For two days, independent school educators from all over the state, and somehow a cadre of army air traffic control officers, were immersed in the principles and practices of differentiation. We were taught by Carol Ann Tomlinson, the mother of differentiation herself, and her colleague Mike Murphy. An "aha" moment for me during the workshop was realizing how differentiated instruction is intuitive to good teaching. An educator's decision to use a differentiation strategy--such as flexible grouping, student choice, levels of challenge, ongoing assessment, just to name a few--reflects a belief in students' potential and a deep commitment to meet each student where they are. As Tomlinson describes, "Differentiation is classroom practice that looks eyeball to eyeball with the reality that kids differ, and the most effective teachers do whatever it takes to hook the whole range of kids on learning." It was truly inspiring to contemplate the many parallels between differentiated practice and how we teach and learn at JMSG. As a faculty, we have begun the exciting work of delving into Tomlinson's seminal text The Differentiated Classroom and strengthening our collective practices, and I'm looking forward to sharing the insights and tips I gained from the workshop as we progress.
  • Introduction to Girls' Schools by the National Coalition of Girls' Schools

    Elizabeth Scotten, 6th grade Humanities teacher, 6th grade advisor
    This three-week online course helped me prepare to start my first year teaching at JMSG. One of the most valuable aspects of the course was connecting with a network of girls' school teachers and administrators from around the country. I also learned about current research and practices in girls' education, and got a deeper understanding of the history of single-sex education. I was delighted to see that the first reading we were assigned was an excerpt from Where Girls Come First: The Rise, Fall, and Surprising Revival of Girls' Schools by Ilana DeBare, a JMSG co-founder.  It was exciting to see JMSG's founding story woven into the history of girls' schooling in the United States.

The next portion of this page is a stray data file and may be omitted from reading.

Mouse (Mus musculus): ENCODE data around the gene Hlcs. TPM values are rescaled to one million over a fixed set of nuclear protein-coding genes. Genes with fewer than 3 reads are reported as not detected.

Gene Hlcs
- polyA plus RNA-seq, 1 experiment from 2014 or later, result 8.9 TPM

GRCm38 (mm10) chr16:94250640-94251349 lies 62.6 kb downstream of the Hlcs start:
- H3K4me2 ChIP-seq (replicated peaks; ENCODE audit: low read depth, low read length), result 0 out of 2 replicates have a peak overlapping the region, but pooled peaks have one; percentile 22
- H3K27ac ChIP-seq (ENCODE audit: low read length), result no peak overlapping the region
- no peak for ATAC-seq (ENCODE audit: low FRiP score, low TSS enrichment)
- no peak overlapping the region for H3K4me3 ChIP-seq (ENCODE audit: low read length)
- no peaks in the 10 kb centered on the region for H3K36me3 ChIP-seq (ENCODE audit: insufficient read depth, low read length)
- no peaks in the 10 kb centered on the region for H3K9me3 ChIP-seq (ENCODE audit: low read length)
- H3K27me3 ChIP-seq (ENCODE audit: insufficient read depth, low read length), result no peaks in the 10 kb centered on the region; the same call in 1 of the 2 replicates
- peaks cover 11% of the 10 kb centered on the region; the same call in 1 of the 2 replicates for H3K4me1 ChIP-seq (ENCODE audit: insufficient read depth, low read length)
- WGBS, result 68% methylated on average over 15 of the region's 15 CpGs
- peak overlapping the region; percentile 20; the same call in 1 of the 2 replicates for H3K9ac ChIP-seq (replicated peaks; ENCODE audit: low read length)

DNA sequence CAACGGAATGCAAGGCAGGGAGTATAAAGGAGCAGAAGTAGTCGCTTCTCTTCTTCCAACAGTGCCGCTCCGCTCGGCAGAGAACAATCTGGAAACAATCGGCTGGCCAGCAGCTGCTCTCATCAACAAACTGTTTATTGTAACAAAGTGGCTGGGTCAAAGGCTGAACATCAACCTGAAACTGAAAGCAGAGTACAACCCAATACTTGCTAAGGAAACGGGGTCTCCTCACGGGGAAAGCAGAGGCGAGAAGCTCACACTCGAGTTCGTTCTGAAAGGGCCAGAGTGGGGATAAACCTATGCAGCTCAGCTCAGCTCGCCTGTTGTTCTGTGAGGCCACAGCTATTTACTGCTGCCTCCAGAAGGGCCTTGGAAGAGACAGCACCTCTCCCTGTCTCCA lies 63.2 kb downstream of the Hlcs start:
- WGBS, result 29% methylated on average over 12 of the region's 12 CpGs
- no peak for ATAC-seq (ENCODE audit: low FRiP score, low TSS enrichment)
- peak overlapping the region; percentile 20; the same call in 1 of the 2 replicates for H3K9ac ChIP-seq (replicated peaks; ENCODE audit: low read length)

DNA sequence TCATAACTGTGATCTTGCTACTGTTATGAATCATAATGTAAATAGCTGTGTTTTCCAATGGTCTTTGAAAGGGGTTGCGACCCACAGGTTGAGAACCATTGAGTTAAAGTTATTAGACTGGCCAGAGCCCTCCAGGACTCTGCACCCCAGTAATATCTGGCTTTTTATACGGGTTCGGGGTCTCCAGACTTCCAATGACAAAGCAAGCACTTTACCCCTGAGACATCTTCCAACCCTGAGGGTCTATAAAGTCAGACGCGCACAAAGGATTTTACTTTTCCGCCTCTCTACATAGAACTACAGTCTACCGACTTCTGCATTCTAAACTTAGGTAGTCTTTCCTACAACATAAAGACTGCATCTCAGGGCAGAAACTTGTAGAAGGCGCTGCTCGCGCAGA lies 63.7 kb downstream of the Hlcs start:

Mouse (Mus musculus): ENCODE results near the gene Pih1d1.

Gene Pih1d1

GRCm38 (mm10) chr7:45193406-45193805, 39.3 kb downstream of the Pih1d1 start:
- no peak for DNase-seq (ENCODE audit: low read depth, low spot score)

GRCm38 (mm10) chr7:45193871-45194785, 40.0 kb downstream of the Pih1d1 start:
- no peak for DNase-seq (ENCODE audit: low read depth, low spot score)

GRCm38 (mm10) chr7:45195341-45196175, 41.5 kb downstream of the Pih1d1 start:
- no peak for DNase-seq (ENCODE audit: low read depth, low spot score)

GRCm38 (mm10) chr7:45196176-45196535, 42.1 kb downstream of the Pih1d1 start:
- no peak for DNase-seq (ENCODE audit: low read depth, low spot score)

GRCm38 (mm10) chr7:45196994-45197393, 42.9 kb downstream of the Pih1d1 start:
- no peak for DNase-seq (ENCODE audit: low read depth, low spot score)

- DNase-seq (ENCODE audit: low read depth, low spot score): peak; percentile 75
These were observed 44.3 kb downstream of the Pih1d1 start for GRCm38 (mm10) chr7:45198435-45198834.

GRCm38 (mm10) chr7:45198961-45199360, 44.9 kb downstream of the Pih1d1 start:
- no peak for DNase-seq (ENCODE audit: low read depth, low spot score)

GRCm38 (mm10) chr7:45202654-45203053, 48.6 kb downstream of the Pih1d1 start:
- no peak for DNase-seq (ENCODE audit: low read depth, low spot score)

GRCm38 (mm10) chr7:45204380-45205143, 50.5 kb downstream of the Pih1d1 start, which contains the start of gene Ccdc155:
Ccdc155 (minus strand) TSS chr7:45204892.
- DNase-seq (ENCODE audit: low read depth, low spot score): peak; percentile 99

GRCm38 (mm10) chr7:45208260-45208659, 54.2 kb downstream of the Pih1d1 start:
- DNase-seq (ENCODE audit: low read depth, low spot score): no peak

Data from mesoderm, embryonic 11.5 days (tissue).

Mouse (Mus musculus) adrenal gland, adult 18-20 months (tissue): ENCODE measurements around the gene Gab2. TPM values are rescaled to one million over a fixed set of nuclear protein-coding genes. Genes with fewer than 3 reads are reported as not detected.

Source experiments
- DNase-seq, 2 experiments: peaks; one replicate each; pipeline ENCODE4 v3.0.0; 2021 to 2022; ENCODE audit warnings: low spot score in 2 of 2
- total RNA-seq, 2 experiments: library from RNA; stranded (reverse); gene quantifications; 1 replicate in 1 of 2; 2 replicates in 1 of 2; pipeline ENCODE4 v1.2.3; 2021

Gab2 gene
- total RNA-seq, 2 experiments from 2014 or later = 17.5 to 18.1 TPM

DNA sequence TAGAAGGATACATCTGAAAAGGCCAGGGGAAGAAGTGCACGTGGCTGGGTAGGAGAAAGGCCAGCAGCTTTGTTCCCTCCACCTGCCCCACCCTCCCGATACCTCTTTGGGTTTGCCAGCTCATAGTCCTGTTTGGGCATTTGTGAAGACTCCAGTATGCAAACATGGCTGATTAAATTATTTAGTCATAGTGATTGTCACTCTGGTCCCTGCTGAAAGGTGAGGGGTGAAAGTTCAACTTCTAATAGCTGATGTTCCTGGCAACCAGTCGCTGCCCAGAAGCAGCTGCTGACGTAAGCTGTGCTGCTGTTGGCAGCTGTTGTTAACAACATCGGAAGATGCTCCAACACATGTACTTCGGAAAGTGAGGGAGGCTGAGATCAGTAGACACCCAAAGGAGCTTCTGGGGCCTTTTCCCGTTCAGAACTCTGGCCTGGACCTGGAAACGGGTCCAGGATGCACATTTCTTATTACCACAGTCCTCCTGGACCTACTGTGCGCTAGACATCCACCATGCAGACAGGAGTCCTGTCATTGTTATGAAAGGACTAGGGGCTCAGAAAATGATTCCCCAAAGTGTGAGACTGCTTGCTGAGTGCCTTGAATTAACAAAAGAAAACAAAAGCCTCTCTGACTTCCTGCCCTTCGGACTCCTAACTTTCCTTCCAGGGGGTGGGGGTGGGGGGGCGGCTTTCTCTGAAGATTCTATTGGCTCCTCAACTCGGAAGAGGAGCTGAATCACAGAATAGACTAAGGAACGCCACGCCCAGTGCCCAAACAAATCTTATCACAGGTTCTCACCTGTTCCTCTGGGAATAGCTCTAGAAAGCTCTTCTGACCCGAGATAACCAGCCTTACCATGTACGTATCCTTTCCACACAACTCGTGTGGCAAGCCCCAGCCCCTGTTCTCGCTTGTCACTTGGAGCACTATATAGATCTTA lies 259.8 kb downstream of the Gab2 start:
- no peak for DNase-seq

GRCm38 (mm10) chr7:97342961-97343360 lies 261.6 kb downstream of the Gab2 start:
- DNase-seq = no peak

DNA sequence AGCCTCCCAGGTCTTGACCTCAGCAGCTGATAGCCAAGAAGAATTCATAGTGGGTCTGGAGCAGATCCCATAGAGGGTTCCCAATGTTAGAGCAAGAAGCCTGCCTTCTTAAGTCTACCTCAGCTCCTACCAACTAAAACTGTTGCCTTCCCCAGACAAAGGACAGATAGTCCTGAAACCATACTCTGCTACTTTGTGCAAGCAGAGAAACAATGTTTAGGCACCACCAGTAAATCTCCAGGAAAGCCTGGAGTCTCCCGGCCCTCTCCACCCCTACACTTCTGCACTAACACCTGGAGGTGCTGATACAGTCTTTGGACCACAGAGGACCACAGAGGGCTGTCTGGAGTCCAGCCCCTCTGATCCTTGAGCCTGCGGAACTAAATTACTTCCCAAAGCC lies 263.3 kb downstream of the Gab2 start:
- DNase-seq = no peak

• Power ColLABorative training through Girls Leadership

    Miranda Bucky, 6th & 7th grade Associate Math teacher, 7th grade advisor
    In August, I attended a two-day training with Girls Leadership in Oakland that focused on culturally responsive practice and on developing strategies to address trauma from an asset-based approach. At the end of the workshop, every attendee left with a curriculum booklet of lesson plans compiled by the training facilitators, titled “Power ColLABorative: A culturally responsive, social-emotional learning-based curriculum designed to meet the needs of girls.” 

    Following the training, I have been thinking about the similarities between the roles of teacher and facilitator. Teaching is a type of facilitation: facilitators set in place a structure within which a group can generate new understandings, learning in community. This opens up space for students to be the drivers of their own learning and to shape the culture of their classrooms.

    So far this year, I have used several lesson plans from the curriculum for activities in advising, centering around the themes of identity and community. In math classes, I have been adjusting the structure of my facilitation by asking more questions that do not have just one right answer, hoping to reduce the fear of getting a question wrong and to focus on conceptual understanding. This workshop left me with a lot to think about, plans and goals for ways to modify my own practice, and a resource to draw from and to share with colleagues.